In order to get an address well and conveniently registered as the new company’s domicile, lots of investors choose to rent an office. There a three main things need to be carefully noticed when you rent the office from the landlord:
1. Pay attention to the use purpose listed in the ownership certificate of the premises.
There are two kinds of use purposes provided for each premises. One is residential purpose, and the other is commercial purpose. Only the premises for commercial use could be registered as the company’s domicile. The application accompanied by an address of a place for residential use only would be definitely rebutted. Thus, it is wise to keep an eye on the use purpose of your target office.
2. The lease agreement should be signed by the individual investor or the authorized signatory of the unit investor either in its own name or in the new company’s name.
One would probably ask the question that what if the new company fails to be established, then, who will bear the obligations or liabilities set forth in the lease agreement? Provisions of the Supreme People’s Court on Several Issues Concerning the Application of the Company Law (III) clears the problem that if a company fails to be established due to some reasons, any creditor may claim all or part of the promoters to bear joint and several liabilities for paying off the expenses and debts incurred in the establishment of the company. Of course, if the new company is finally established, it will bear the contractual obligations and liabilities by itself.
3. You need to inform the responsible person taking in charge of the property management of the target office to upload the office information and its address onto the AIC’s address information platform. Then, after completing the documented or on-site check, the AIC will make a decision on whether or not to approve the address to be registered as an office for your new company.
Published by Crys Zheng on August 17th, 2016 tagged Uncategorized | Comment now »
When are clients are doing business with a Chinese company, the first thing we recommend is to whether the company is really a legally registered company. This should be done first, before entering into a written agreement, or even negotiations. In accordance with the Company Law of the People’s Republic of China, a company must go through a proper registration process with local government agencies. If a company has not yet been formally registered, it is not a qualified party to enter into an agreement, and there is no agreement.
One prominent horror story from the last decade occurred in when an American company entered into a Licensing Agreement with a Chinese party which presented itself as a company. The dispute resolution term was ABA arbitration. When the inevitable disagreement arose, the American company dutifully filed arbitration with the ABA. When the Respondent did not appear in the hearing, the ABA, a foreign arbitration organization and not recommended for China matters, did not perform due diligence as to the status of the company or its capacity to enter into an agreement. After the Arbitral Award is delivered, Subway International B.V. filed with Beijing No. 2 Intermediate People’s Court to enforce the Arbitral Award. Only then were the relevant searches performed on the alleged company, to discover that no such company actually existed. The American company was left foolishly holding an arbitration award against a company which did not exist.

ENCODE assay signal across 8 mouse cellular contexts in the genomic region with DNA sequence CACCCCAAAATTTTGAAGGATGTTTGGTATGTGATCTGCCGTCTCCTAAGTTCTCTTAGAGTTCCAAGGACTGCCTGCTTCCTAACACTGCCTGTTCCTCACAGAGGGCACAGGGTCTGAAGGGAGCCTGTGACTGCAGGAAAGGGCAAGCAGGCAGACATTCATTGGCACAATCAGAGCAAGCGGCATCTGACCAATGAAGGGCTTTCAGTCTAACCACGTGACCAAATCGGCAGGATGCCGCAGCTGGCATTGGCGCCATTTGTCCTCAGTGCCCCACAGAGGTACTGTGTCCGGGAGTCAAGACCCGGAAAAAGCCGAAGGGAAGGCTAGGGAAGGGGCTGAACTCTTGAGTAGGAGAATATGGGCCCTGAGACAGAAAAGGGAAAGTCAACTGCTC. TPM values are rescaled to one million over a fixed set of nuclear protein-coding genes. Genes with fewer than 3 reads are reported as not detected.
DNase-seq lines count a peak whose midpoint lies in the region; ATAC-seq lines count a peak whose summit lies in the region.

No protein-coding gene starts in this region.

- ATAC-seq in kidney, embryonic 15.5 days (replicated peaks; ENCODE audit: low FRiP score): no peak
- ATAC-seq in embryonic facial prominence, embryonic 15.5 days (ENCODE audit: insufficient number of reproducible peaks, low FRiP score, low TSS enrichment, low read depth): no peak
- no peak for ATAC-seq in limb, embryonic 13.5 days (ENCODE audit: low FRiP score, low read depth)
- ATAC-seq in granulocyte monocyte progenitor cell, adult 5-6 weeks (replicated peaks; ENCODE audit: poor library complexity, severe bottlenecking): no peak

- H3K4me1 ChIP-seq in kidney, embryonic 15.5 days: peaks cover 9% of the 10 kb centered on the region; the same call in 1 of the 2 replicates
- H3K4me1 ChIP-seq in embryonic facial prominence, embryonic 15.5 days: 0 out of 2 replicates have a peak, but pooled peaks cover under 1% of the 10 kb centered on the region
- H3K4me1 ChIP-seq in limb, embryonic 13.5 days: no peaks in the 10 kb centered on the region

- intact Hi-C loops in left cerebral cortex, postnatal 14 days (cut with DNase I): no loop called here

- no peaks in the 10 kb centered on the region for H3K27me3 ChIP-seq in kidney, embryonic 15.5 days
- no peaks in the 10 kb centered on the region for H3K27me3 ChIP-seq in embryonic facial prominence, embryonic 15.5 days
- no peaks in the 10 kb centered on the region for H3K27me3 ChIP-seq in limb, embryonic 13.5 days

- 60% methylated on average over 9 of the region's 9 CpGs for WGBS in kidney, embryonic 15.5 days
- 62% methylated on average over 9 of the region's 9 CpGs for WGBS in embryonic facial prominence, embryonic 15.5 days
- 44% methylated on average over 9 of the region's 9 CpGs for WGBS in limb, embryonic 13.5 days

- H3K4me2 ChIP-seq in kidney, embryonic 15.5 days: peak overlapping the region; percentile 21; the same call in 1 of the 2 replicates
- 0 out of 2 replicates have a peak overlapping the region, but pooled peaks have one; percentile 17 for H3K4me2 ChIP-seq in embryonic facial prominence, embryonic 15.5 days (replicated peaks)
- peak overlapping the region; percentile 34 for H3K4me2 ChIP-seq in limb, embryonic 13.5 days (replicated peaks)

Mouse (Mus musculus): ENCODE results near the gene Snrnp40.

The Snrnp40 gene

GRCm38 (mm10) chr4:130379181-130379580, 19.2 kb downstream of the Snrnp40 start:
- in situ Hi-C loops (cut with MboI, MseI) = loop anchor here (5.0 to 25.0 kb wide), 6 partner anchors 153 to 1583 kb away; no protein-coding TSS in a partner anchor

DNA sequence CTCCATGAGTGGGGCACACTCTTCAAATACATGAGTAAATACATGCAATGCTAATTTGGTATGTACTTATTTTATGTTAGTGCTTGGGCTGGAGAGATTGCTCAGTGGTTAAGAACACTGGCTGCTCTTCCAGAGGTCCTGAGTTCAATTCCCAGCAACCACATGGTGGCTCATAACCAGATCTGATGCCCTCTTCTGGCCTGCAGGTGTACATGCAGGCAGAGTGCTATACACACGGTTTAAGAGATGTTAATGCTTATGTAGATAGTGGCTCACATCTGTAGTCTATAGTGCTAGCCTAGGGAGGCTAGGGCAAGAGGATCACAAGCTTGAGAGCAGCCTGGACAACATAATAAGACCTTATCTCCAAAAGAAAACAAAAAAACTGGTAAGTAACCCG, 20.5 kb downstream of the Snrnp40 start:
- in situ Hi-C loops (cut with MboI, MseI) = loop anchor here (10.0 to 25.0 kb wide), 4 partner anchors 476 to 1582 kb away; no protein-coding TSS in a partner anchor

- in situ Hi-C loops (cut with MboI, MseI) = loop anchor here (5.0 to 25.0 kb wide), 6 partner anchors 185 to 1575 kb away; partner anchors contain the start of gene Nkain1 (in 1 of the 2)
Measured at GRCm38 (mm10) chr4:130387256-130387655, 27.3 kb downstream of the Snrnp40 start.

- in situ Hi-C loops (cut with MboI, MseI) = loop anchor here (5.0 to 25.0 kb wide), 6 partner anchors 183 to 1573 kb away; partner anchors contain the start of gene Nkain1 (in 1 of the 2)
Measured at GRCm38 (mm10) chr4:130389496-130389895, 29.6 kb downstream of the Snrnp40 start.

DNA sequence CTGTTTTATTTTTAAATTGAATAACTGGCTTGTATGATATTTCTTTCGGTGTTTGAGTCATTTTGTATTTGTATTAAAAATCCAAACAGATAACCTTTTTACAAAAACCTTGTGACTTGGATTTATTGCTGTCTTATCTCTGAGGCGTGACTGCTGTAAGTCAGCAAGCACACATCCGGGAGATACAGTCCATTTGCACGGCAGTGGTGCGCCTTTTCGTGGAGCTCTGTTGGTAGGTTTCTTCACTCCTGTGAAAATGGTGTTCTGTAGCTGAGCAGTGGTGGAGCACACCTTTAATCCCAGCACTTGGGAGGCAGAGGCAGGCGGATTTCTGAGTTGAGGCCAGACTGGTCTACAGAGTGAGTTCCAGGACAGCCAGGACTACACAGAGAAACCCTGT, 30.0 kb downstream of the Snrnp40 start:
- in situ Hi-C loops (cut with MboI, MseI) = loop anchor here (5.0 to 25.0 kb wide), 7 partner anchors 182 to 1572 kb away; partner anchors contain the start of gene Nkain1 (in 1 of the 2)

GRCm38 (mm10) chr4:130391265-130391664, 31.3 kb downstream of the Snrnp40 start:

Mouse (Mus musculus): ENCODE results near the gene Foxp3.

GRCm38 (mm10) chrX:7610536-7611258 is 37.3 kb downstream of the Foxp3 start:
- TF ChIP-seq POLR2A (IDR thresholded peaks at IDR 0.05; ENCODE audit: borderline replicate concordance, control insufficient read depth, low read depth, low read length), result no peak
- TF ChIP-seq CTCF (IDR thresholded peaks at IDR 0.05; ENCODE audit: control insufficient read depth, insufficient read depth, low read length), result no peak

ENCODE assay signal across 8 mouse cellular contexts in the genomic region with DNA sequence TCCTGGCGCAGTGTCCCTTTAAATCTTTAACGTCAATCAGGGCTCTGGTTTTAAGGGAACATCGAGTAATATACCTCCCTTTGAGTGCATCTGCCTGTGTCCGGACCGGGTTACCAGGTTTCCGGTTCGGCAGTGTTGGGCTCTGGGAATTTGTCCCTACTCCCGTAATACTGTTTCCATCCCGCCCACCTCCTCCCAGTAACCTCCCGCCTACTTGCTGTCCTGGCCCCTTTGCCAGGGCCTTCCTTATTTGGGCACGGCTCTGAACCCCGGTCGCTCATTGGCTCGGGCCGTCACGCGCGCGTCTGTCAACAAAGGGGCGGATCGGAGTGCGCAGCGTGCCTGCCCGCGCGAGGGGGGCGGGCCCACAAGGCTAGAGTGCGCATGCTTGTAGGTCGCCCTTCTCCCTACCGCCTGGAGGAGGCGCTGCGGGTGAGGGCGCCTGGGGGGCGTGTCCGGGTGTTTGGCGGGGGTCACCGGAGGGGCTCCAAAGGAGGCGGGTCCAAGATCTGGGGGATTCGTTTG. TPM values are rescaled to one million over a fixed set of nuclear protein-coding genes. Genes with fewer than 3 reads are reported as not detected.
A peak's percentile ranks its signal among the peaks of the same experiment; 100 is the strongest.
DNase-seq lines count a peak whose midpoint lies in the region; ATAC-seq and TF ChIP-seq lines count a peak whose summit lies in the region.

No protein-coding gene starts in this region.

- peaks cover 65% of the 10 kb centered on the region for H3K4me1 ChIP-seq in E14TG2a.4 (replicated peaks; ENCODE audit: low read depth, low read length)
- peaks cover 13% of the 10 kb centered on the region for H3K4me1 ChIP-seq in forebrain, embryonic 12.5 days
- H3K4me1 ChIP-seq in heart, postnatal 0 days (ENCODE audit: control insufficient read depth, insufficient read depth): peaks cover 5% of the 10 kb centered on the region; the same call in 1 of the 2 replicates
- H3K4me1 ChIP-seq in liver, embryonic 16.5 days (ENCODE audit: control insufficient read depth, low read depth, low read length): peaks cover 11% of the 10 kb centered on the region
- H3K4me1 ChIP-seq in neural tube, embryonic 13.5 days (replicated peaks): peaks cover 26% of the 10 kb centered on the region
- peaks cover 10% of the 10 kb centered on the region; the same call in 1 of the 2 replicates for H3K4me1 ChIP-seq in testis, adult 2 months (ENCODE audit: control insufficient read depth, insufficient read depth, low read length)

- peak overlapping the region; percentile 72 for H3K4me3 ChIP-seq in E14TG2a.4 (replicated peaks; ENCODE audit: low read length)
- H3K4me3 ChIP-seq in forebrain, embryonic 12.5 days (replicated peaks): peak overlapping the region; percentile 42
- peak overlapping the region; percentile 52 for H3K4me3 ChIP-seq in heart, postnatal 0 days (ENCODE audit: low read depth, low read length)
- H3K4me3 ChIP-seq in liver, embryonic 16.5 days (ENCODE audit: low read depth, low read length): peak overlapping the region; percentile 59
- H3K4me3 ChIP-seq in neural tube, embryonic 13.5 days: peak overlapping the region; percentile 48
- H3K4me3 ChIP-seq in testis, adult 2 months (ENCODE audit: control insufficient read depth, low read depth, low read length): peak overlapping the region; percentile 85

You may have a great legal team in USA to take care of the basic terms of the agreement, but none of that is worth much if you are not willing to take the time to confirm the party you sare signing with actually exists. This includes confirming a company’s real Chinese name; I promise the English name they gave you is not their real name. Before you enter into an agreement, whether large or small, with a Chinese company, please, think of your China Lawyer.
Published by Jacob Blacklock on August 16th, 2016 tagged Uncategorized | Comment now »
To the perennial regret of foreign investment funds and managers, market entry for foreign companies and individuals in this sector has always been restricted. Official guidelines in China limit foreign ownership in such securities investment funds to no more than 49%.
Things changed on June 30, 2016 with the issuance of a new document from the Asset Management Association of China (AMAC). The document, officially titled the Tenth FAQ on Relevant Questions Regarding the Registration and Filing of Private Funds (the FAQ). The FAQ, approved by the China Securities Regulatory Commission (CSRC) presents an intriguing change in the official position on foreign investment in the sector. According to the FAQ “eligible” Wholly Foreign Owned Enterprises (WFOE) may register with AMAC as private securities fund managers and may carry out business activities as private securities fund managers, including by trading securities via the secondary market.
This is a big break from previous regulations and represents follow through by China on promises made to Foreign governments at official forums indicating China would open up this kind of investment.
Still, a lot hinges on that word “eligible.” According to the FAQ an eligible WFOE will Exist as a company incorporated within the territory of the PRC, and its foreign shareholder shall be a foreign financial institution licensed and/or approved by the financial regulatory authorities in its home jurisdiction, and such securities regulatory authorities shall have signed a memorandum of understanding on securities regulation cooperation (“MOU”) with the CSRC or other institutions recognized by the CSRC.
There’s always a catch.
This breaks down to require the securities authorities of a foreign investor to agree to cooperation with CSRC on securities regulation cooperation before any investors from that jurisdiction would be eligible to offer these services in China. As of right now, there’s not much information on what kind of regulations or what extent of cooperation the CSRC would demand from a foreign jurisdiction as part of one of these MOUs.